of yeasty predictability
in that windowless world lit
by slightly swaying naked bulbs,
where the shadows staggered, woozy
with the aromatic warmth of the work.
Then, the suit and drive, again.
At our table, graced by a loaf
that steamed when we sliced it,
softened the butter and leavened
the very air we’d breathe,
he’d count us blessed.
Richard Levine, A Tide of a Hundred Mountains, Bright Hill Press, 2012.
Hans Georg-Link, ‘The Bread of Life: Comments on a Fundamental Biblical Experience,’ in Ecumenical Review 34 (1982), 249-257.
So it’s my last day of leave, my daughter departs for India tomorrow, and apricots are in season. These factors converging, tonight’s dinner was one of lamentation, celebration and some serious apricot consumption.
My choice for an apricot dessert was further inspired by two factors. First, a week ago we headed up a friend’s farm in Nagambie and picked the most gorgeously delicious apricots straight off the tree. In contrast to the mealy things commonly available in supermarkets, these were a reminder of just how close to divine fresh stonefruit can be. Secondly, I salivated over a recent episode of the SBS series Made in Italy with the ever-so-slightly attractive Silvia Colloco. She made an apricot and olive oil cake. Actually she called it a torta all’olio e albicocche, though if I tried to say that you’d be laughing too hard to read on. So I won’t. Oh, and just so things are clear, I salivated over the cake, not Silvia.
So tonight we feasted on home made pizzas (which weren’t half bad!) and still-warm-from-the-oven torta all’olio e albicocche doused with fresh ricotta cheese and drizzled with honey. At least my lamentations had a sweet ending.
You can find the recipe here. No need for me to restate it. Oh, and don’t leave out the Sambuca. Your beloveds may not appreciate the smell of it straight from the bottle, but in the cake it adds a bite too good to do without.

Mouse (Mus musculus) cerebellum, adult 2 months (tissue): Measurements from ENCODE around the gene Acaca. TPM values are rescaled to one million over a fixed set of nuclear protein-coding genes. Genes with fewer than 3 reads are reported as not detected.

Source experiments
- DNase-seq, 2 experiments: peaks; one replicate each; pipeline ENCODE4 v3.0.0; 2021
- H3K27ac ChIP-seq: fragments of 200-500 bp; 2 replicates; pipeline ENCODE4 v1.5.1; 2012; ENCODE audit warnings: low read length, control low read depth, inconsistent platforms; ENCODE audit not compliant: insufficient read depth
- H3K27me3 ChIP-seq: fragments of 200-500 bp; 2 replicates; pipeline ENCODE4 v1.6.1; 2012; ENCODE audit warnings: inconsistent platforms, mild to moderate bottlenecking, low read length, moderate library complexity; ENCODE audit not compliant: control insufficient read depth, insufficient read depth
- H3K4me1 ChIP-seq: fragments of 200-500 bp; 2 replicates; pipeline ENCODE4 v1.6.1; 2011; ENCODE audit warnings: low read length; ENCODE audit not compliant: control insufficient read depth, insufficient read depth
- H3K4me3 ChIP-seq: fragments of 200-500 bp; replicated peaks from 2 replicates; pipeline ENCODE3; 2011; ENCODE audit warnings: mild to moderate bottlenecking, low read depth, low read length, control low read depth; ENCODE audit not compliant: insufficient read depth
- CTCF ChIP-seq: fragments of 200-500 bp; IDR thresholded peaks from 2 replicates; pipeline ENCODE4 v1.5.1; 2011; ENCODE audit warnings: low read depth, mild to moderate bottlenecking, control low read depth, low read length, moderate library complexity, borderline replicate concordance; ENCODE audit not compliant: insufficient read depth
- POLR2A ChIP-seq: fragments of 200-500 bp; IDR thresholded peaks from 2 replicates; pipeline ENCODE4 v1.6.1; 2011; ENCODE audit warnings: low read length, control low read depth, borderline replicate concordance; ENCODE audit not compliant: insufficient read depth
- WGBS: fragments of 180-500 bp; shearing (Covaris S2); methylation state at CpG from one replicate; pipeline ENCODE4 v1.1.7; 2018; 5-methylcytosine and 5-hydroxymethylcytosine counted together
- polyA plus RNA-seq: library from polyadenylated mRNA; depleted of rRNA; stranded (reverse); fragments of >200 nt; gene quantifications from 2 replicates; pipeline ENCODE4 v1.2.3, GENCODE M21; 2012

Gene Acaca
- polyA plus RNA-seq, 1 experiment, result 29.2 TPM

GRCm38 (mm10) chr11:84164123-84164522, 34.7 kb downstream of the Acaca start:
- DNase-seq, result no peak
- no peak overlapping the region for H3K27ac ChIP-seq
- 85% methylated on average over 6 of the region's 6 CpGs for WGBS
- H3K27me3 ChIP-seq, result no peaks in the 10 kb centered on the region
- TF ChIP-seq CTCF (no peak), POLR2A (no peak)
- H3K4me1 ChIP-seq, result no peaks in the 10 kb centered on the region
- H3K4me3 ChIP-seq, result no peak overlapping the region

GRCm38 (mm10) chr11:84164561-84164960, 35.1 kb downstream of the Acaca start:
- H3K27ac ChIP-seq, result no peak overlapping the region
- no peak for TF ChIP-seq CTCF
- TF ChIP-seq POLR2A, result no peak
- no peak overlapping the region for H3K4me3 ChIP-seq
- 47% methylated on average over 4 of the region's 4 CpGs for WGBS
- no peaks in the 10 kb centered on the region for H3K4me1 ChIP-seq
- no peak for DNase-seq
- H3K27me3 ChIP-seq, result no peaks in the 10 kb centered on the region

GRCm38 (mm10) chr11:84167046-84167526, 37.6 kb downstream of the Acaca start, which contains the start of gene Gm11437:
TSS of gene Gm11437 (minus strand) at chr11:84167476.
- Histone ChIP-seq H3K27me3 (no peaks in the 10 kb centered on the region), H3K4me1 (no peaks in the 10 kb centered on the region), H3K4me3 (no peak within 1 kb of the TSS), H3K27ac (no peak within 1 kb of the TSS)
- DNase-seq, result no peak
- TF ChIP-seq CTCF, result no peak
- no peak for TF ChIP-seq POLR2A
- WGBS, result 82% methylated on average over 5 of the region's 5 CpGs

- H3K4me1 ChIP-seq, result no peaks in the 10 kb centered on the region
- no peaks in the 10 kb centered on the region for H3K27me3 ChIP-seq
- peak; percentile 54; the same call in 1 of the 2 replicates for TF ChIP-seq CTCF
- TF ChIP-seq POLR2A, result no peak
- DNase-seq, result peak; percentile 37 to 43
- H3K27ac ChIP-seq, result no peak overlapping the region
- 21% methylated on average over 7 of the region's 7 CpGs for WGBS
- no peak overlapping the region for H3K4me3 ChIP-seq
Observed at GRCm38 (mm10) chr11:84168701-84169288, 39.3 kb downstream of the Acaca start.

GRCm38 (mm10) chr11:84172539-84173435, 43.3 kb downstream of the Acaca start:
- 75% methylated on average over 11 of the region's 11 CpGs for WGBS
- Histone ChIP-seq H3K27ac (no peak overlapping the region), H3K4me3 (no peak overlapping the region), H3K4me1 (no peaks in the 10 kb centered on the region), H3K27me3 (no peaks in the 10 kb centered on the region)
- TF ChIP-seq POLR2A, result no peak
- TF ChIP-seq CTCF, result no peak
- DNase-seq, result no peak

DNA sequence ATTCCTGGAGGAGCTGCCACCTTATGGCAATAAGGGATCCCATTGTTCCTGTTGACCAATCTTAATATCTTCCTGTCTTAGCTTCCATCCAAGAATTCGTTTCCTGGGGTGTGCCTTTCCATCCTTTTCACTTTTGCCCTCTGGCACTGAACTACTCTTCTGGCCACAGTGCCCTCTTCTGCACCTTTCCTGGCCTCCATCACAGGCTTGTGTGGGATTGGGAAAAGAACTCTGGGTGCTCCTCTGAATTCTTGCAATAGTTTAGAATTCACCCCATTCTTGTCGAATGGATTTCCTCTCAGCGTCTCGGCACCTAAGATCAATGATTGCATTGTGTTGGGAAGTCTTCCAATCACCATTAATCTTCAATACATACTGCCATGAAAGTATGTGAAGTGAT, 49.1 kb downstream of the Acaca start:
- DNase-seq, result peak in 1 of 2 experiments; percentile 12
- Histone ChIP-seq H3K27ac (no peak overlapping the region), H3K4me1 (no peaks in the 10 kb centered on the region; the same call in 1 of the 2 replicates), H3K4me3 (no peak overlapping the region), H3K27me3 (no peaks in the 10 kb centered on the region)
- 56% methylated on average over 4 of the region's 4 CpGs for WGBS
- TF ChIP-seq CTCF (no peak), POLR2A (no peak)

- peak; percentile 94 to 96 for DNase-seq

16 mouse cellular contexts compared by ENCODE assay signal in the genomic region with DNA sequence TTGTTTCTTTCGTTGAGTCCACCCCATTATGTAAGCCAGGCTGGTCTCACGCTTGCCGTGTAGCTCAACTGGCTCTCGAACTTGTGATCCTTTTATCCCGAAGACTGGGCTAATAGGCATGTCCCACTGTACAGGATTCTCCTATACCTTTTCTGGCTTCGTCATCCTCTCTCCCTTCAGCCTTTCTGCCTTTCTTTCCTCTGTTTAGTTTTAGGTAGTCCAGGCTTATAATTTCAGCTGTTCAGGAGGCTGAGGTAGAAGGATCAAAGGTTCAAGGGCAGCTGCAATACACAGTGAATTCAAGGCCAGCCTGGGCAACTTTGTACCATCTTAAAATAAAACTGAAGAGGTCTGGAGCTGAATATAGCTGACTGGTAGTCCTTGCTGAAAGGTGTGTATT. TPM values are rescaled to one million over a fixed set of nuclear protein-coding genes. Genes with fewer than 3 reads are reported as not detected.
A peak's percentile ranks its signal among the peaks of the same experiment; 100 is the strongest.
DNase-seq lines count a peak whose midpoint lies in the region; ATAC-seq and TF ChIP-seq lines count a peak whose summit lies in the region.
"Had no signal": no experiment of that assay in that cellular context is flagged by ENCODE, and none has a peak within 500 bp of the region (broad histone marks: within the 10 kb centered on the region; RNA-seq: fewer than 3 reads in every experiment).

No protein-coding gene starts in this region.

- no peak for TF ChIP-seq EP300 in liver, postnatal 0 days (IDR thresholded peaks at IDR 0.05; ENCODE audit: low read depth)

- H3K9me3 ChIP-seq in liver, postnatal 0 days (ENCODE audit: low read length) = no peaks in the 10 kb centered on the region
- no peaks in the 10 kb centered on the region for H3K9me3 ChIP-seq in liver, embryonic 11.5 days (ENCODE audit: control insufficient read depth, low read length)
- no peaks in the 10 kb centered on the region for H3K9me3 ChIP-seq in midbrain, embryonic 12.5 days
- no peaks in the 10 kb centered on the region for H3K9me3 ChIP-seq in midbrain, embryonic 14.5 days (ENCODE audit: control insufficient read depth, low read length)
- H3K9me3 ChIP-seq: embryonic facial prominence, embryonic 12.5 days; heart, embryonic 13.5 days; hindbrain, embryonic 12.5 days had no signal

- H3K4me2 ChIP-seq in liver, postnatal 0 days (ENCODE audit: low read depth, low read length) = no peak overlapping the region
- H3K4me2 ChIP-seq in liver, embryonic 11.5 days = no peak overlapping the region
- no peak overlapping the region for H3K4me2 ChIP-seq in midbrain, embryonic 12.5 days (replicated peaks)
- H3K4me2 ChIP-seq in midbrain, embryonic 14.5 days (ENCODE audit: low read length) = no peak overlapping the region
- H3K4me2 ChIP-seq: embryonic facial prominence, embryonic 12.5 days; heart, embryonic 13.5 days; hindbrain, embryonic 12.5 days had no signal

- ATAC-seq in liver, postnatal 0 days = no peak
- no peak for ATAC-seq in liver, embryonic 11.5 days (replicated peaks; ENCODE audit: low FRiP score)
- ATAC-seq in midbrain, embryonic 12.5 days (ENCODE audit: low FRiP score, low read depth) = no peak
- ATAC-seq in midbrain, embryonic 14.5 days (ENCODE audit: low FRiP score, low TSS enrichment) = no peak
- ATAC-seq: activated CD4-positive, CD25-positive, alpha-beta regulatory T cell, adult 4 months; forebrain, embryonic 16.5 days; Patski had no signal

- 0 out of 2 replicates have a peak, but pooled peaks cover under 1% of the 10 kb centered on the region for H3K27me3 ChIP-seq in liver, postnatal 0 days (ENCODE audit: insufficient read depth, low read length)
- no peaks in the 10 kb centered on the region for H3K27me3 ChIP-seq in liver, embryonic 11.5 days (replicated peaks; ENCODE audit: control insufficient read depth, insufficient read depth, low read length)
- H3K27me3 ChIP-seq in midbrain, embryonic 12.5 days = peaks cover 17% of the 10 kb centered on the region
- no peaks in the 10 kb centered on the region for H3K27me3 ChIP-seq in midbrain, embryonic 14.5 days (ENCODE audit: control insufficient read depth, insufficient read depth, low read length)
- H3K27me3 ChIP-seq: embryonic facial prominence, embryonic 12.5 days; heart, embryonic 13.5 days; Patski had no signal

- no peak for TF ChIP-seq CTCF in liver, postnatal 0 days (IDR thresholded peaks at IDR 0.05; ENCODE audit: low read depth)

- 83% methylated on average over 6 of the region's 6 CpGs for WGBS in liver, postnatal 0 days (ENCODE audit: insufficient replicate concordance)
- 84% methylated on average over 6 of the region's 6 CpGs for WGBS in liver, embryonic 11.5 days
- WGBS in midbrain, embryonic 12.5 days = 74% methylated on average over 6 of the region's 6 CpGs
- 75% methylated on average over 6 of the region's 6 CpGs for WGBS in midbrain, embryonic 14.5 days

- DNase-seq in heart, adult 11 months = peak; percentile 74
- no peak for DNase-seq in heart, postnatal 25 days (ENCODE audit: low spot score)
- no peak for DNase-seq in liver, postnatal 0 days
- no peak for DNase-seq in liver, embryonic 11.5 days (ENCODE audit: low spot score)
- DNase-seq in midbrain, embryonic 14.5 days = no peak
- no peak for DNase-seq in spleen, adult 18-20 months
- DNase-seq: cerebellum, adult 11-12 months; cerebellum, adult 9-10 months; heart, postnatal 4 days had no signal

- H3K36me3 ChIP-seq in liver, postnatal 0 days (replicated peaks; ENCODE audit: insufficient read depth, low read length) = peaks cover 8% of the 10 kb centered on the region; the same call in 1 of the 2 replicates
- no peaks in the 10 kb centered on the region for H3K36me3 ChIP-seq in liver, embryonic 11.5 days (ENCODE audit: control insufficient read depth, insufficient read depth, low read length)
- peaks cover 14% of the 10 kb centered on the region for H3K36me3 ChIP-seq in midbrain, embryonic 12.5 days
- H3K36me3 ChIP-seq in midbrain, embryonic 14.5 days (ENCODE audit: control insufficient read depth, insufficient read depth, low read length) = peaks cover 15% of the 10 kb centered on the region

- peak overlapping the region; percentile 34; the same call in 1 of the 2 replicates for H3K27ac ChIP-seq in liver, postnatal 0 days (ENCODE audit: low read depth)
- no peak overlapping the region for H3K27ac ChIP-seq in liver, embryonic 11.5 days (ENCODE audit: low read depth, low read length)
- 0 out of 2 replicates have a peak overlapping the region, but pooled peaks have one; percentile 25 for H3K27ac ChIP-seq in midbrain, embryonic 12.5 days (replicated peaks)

Really, you should do this. It’s sinfully easy, and it’s good.
My beloved has a thing for pomegranates. Truly. So much so, I reckon if it was me or the fruit I might be out in the cold. Granted, a ripe pomegranate, prized open, is a thing of remarkable beauty. The Ancient Egyptians considered it a symbol of prosperity and the Hebrews had a thing for it in love poetry. While I’m not convinced about the poetry, I do know that keeping my beloved well fed is a proven lure to entice her home each day.
With that in mind, I devised a salad of pomegranate deliciousness. Ok, so maybe I’m not the first off this particular fruit salad block, but it sure is good – light, low in calories and just the right blend of a herby, nutty, sweet and sour.
Here’s what you need:
- 1 pomegranate
- 2 cups of quinoa
- 1 red onion, finely diced
- A generous handful of plump sultanas (certainly not those ones that have been sitting at the back of the cupboard for a decade)
- A nice thick slice of good quality and salty feta cheese, crumbled
- A handful of pine nuts, toasted
- A bulging handful each of fresh coriander leaves, flat leaf parsley and mint, roughly chopped
- A clove of garlic, crushed
- 1 red chili, deseeded and finely diced
- The juice of two large lemons
- Plenty of ground black pepper and sea salt
- 1 tablespoon of sugar
Here’s what you do:
It’s really simple.
First, de-seed your pomegranate. Oh, and if you’ve not done pomegranates before, it’s the sweet ruby seeds you want, not the pithy shell. If you don’t know how to do it, you can watch this.
Second, cook the quinoa according to the directions on the pack. If your quinoa is packetless, simply add to it to about 4½ cups of water and simmer away for fifteen minutes or so. The water will be absorbed and the end result you can fluff with a fork. Once it’s cooked, spread it out on a flat surface and let it steam dry.
In the meantime, combine all remaining ingredients along with the pomegranate seeds and let it ‘infuse’ for ten minutes or so. Then simply add the potion to the quinoa and mix it together.
Love me, love my pomegranate salad.